timex dynabeat time zone repair

timex dynabeat time zone repair

Harvey T.
Harvey T.

July 19th, 2005, 1:00 pm #1

I recently purchased a vintage Timex Electric Dynabeat Time Zone wrist watch from an estate sale. The watch did not have a battery and the case did not list the type needed so I researched this and found it should take an "a" cell which I cross referenced to an Energizer 357/303. I installed the battery + side up and then down but a new battery did not make the watch run. So now I want to find a reputable timex repair-person to put this watch into good working order again. Any help/suggestions will be greatly appreciated.
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Phillip Gonsher
Phillip Gonsher

July 19th, 2005, 3:46 pm #2

After you put the battery in did you tap the watch on a soft surface to kinda jump start? I find that that sometime works.
Phillip
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HARVEY T.
HARVEY T.

July 19th, 2005, 4:10 pm #3

Yes I did tap it on a soft surface, then on a harder surface but no luck in starting this watch. Someone suggested that I dribble a few drops of ronson lighter fluid inside to loosen up the parts but this seems rather drastic. Thanks for your reply, this seems like a really good forum for helping people.
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Anonymous
Anonymous

July 19th, 2005, 10:11 pm #4

The stuff evaporates so fast it has little time to do any kind of damage, although you're right; it does seem like insanity. Give it a shot though!
--Charlie
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RonD.
RonD.

July 19th, 2005, 10:55 pm #5

Yes I did tap it on a soft surface, then on a harder surface but no luck in starting this watch. Someone suggested that I dribble a few drops of ronson lighter fluid inside to loosen up the parts but this seems rather drastic. Thanks for your reply, this seems like a really good forum for helping people.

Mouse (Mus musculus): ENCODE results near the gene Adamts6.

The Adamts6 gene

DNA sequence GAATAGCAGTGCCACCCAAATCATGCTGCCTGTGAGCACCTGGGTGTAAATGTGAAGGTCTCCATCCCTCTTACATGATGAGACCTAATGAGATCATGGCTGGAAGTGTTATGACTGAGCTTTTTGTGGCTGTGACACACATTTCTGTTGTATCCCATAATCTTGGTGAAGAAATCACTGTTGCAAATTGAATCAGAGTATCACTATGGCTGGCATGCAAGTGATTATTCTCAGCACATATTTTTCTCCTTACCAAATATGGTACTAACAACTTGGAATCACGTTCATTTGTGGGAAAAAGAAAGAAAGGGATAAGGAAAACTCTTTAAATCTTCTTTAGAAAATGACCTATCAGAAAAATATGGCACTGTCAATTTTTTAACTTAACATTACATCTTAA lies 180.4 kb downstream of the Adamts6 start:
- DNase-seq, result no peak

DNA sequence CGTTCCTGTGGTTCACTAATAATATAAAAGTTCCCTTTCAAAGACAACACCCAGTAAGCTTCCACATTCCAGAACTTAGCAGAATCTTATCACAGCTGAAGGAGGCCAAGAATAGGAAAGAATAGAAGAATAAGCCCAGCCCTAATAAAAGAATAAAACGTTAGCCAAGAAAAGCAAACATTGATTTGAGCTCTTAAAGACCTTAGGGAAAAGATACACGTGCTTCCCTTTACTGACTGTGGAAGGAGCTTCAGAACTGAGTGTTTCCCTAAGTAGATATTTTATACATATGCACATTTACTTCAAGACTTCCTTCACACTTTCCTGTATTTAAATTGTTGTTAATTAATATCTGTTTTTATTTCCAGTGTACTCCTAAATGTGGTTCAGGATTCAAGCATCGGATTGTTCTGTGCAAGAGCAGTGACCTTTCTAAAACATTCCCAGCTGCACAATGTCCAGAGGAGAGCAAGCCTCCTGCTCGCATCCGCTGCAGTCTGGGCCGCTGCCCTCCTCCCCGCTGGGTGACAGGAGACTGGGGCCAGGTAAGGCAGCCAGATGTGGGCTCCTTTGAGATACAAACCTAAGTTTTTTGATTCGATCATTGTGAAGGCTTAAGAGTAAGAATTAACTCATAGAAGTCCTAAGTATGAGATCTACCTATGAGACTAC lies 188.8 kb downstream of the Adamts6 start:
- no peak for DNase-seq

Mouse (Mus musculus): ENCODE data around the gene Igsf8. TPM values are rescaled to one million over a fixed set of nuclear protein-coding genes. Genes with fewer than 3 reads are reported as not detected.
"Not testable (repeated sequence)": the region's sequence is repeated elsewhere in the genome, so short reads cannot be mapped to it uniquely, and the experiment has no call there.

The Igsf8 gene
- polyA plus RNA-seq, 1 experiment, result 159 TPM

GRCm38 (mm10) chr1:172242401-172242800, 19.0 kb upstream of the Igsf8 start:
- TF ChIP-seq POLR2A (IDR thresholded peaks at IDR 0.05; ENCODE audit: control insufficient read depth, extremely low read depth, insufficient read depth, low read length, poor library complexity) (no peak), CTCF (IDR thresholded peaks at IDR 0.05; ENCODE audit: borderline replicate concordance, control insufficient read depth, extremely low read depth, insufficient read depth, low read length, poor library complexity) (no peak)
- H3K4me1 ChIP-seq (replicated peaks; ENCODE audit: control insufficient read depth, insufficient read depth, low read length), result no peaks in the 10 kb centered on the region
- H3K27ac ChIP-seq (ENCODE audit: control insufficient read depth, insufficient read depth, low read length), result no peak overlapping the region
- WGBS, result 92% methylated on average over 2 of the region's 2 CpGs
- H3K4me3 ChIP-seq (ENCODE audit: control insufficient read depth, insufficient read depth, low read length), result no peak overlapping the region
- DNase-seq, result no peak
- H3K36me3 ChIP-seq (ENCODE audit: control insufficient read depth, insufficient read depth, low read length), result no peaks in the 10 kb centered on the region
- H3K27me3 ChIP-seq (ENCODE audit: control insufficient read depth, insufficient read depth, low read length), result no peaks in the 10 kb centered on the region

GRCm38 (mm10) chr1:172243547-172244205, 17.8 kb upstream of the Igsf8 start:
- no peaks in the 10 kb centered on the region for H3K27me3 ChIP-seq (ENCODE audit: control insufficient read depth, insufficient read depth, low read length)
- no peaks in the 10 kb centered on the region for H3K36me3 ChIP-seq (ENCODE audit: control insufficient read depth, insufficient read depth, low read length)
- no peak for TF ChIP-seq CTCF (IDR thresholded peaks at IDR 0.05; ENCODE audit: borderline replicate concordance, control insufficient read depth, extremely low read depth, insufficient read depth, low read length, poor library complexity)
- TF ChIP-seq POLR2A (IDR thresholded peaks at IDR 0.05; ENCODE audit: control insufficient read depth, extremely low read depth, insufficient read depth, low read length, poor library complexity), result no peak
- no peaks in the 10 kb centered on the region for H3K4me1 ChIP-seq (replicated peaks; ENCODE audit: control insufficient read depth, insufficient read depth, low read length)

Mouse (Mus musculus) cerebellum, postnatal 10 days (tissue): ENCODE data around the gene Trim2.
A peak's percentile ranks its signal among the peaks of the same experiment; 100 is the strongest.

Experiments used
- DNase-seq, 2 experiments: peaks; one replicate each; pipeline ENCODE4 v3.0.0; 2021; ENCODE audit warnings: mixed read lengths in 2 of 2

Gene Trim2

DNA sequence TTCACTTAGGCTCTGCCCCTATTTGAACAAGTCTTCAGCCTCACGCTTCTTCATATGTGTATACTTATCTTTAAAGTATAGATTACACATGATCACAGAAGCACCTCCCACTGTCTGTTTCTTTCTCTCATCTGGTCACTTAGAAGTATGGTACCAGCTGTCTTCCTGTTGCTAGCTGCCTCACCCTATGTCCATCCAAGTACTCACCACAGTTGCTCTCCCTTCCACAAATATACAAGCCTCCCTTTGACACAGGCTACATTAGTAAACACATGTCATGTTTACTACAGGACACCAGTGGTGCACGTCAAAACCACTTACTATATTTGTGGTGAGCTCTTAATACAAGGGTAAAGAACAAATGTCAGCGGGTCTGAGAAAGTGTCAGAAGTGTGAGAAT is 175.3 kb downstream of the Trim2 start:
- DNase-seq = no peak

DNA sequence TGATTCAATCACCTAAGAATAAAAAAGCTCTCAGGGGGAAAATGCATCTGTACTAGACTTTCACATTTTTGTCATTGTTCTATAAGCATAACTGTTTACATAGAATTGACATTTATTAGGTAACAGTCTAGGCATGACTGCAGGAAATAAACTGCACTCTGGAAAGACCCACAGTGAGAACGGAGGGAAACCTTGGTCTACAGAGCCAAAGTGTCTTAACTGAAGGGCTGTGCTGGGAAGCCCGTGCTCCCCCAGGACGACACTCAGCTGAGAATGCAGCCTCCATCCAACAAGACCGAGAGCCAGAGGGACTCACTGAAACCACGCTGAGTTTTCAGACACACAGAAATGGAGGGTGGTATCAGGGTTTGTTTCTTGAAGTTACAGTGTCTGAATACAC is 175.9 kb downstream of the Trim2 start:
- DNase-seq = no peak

You might also want to check the battery. I recently bought a strip of 303 batteries and they were all half dead. I guess they don;t sell a lot of them.

Like Phillip mentioned, after installing the battery, give the watch a little shake to get it running.

Ron
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Joined: May 8th, 2005, 11:38 am

July 20th, 2005, 2:42 am #6

I recently purchased a vintage Timex Electric Dynabeat Time Zone wrist watch from an estate sale. The watch did not have a battery and the case did not list the type needed so I researched this and found it should take an "a" cell which I cross referenced to an Energizer 357/303. I installed the battery + side up and then down but a new battery did not make the watch run. So now I want to find a reputable timex repair-person to put this watch into good working order again. Any help/suggestions will be greatly appreciated.
your Timex "Dynabeat" is in need of a good cleaning and lubrication. Assuming that it does not also require repair / replacement of parts, then any local watchmaker ought to be able to provide this service for you at a reasonable fee.

Sadly, many of the so-called "new" batteries sold at places like drug stores, etc. aren't as fresh as they should be. Whenever one replaces a battery in a watch, it is very important to try to use the freshest battery possible. Not only is this important in order to get the maximum operational time out of the watch, but it helps minimize the chance that the battery will leak inside of the watch and really mess up its movement.

technoguy

P.S. I do not recommend smacking watches against hard surfaces to get them to start. If the watch has jeweled bearings on the balance wheel, then this action could crack either the balance wheel staff pivots, their jeweled bearings, or both. I would, at most, recommend only tapping the watch against the open palm of one hand. If this fails to get it running, then there is another trick I sometimes use.